Entering an era of bigger monsoons

A new study suggests monsoons may be more sensitive to global climate change than scientists previously thought, with Asia's big rains to increase as air warms faster than oceans.

Carbon Brief

Asian monsoon rains will intensify as carbon dioxide levels and temperatures increase. That's the prediction made by a new study, that also discovers the monsoon system has existed for at least 15 million years longer than previously thought.

Intense rainfall

The monsoon is the largest climate system in the world. It brings intense rainfall to much of mainland Asia and is the lifeblood of agriculture-reliant economies in the region. It can also bring devastating floods, as seen in Kashmir this week.

The research, published in Nature, found that the strength of monsoon rains has varied over the past 40 million years as the amount of carbon dioxide in the atmosphere has changed naturally.

The monsoon system emerged at a time when levels of carbon dioxide levels were three or four times what they are today, the researchers say. It then weakened as carbon dioxide levels gradually reduced and the Earth entered an ice age 34 million years ago.

The study reinforces what scientists already know – that there's a connection between the strength of the greenhouse effect and the Asian monsoon system. But as Dr Alexis Licht, lead author on the paper, tells us:

"This suggests that the monsoons may be more sensitive to global climate change than we thought."

The latest IPCC projections suggest an increase in both average and extreme rainfall in south Asia (see figure below) in all scenarios of future emissions. According to Licht, their research "supports the last IPCC report, predicting intensified monsoonal precipitation in Asia".

Figure 1: Past and projected future monsoon rainfall for southern Asia, as percentage changes from present day. (Different colour lines show different scenarios, with shading showing the range across the different climate models.)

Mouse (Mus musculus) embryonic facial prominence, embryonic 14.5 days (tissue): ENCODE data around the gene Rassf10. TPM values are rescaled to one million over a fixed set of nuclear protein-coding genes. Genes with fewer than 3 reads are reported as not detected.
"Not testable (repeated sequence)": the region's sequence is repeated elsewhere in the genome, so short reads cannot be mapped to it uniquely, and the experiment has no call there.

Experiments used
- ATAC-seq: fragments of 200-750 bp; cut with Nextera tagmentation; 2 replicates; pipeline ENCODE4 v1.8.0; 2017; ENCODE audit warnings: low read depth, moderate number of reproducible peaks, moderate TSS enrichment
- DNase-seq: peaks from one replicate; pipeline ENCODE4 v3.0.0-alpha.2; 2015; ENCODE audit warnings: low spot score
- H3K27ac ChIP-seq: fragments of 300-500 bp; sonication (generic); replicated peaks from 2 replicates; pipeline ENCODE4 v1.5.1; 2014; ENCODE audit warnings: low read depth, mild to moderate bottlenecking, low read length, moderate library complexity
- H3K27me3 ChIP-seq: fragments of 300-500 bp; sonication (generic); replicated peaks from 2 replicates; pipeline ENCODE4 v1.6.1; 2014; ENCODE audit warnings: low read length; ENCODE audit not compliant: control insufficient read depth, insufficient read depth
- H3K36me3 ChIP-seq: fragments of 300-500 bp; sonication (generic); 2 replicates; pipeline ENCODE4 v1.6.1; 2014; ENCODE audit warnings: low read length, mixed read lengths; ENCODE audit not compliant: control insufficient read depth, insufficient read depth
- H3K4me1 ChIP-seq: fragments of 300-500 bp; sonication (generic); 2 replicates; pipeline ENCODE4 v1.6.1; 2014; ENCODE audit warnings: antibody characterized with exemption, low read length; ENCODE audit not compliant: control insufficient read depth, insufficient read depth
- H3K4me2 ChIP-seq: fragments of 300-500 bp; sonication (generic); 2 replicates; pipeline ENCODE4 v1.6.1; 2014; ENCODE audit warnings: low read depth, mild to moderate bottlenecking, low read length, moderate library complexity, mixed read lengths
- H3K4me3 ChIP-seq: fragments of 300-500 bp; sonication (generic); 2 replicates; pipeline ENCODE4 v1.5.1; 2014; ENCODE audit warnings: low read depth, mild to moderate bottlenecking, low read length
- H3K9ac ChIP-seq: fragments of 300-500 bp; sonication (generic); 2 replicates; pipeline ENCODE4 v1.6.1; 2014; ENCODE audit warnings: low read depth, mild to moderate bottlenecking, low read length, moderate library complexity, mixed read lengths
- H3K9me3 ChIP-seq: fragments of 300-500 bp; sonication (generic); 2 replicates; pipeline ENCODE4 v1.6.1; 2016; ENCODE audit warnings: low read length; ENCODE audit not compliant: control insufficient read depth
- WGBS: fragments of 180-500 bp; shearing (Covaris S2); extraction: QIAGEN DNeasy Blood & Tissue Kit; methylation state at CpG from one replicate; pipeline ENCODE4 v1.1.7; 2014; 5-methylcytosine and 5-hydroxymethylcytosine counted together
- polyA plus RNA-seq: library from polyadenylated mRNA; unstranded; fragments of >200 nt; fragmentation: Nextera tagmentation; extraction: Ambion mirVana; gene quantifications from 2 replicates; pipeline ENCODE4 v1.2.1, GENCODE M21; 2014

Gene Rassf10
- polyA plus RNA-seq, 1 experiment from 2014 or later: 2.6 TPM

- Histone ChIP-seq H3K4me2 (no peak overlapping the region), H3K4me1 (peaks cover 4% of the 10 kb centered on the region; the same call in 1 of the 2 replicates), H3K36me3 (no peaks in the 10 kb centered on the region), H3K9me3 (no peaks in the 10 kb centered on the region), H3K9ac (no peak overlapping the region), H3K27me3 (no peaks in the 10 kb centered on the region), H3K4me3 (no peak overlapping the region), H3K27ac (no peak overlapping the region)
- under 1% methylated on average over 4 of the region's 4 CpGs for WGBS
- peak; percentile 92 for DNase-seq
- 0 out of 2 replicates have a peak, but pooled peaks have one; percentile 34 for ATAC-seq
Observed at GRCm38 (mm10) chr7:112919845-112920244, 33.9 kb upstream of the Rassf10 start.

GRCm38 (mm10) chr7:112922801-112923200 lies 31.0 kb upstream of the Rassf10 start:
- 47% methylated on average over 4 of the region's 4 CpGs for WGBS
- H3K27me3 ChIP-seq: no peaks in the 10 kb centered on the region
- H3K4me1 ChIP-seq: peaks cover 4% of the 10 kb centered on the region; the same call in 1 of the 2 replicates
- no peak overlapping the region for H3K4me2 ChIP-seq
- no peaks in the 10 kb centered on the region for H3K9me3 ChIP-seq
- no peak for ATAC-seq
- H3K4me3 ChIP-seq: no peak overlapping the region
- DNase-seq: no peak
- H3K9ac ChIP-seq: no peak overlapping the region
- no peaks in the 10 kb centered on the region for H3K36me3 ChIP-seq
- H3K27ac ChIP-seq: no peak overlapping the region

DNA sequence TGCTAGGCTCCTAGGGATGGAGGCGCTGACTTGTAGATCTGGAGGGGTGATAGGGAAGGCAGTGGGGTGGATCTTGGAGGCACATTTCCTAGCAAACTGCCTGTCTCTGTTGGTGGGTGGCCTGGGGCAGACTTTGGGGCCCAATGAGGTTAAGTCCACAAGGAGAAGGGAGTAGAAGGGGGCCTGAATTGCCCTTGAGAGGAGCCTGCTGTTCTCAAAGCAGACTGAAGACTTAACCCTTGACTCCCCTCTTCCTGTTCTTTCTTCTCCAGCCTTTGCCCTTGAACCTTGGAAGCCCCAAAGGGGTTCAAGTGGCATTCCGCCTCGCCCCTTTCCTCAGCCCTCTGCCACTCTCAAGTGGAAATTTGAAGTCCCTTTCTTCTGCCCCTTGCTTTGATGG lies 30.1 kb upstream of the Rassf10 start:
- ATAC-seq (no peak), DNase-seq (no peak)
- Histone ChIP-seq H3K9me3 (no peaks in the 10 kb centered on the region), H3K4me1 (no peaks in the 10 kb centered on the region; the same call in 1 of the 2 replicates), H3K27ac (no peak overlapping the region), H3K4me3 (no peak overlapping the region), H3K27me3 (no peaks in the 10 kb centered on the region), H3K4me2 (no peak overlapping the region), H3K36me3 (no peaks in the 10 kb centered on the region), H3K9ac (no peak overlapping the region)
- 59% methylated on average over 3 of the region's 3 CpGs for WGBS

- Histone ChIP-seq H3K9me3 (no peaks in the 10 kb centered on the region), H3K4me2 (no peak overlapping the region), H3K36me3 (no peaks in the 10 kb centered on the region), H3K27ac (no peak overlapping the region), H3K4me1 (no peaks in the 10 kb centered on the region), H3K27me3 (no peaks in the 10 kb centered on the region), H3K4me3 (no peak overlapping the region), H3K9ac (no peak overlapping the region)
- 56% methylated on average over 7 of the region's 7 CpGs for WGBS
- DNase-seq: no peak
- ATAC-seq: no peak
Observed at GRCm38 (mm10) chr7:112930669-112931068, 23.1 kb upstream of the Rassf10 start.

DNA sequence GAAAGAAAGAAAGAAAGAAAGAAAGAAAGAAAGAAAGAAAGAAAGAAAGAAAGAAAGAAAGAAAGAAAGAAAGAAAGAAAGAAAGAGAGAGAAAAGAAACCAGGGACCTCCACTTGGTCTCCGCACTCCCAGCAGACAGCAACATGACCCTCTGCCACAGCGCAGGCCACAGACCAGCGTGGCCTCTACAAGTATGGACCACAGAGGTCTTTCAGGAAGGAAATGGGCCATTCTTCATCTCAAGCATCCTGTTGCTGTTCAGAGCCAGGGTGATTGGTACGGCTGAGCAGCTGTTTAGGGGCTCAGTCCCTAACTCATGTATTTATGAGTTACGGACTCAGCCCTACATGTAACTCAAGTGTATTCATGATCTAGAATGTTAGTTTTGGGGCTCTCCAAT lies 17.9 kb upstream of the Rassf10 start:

IPCC Projection Asian Monsoon

Source: IPCC

Temperature contrast

The monsoon is driven by the difference in temperature between the Asian continent and adjoining oceans. Land warms and cools more quickly than water, creating pressure differences in the atmosphere, which causes winds to strengthen.

In summer, when the land is warmer than the sea, winds blow over the Indian ocean towards the land, bringing heavy rains to most of southern Asia from June to September (as shown in the figure below). The rains are most intense where the winds rise over mountains, such as in southwest India.

As the land cools into autumn, the winds reverse, bringing dry air over Asia for the winter.

Figure 2: Map showing the passage of the Asian monsoon over India. (Arrows show wind direction in summer {red} and winter {green}. Blue line illustrates the band of intense monsoon rains.)

500px -India _southwest _summer _monsoon _onset _map _en .svg

Source:.Saravask, based on work by Planemad and Nichalp

Climate model projections for monsoon rainfall show increases in the future for two reasons. First, because warming will be more rapid over land, increasing the temperature contrast with the oceans. And secondly, because a warmer atmosphere can hold more water vapour.

Projections also show that changes in the wind patterns will result in the monsoon starting earlier and finishing later.

Snail shells

Scientists had thought the Asian monsoon had started with the formation of the Himalayan mountains, between 22 and 25 million years ago.

As the Earth's landmasses shifted around, India moved north and collided into the rest of Europe and Asia. The land at the join between the two masses was forced upwards, forming the Himalayan mountains.

As air passes over these mountains it rises, causing water vapour in the air to condense and form clouds, which brings rain. Scientists had thought that the monsoon started once the Himalayas were there for the air to rise over.

But this new study suggests the monsoon was well established at least 15 millions years before the Himalayas formed. Scientists studied fossils of teeth from mammals and shells of freshwater snails found in Myanmar. By analysing the type of oxygen they contained, the scientists could establish whether they lived in periods of wet or dry conditions. What they found was evidence of a monsoon system in the pattern of wet summers and dry winters.

The findings reveal that the monsoon system was around in some form long before the Himalayas were formed. As Licht tells us:

"It shows that global events (such as global warming or cooling) have a similar – and most probably stronger – impact as regional topography on monsoonal intensity."

The implications of their analysis are that as greenhouse gas concentrations in the atmosphere increase, and with it global temperatures, the Asian monsoon is likely to become more intense through the 21st century.

Originally published by Carbon Brief. Reproduced with permission. 

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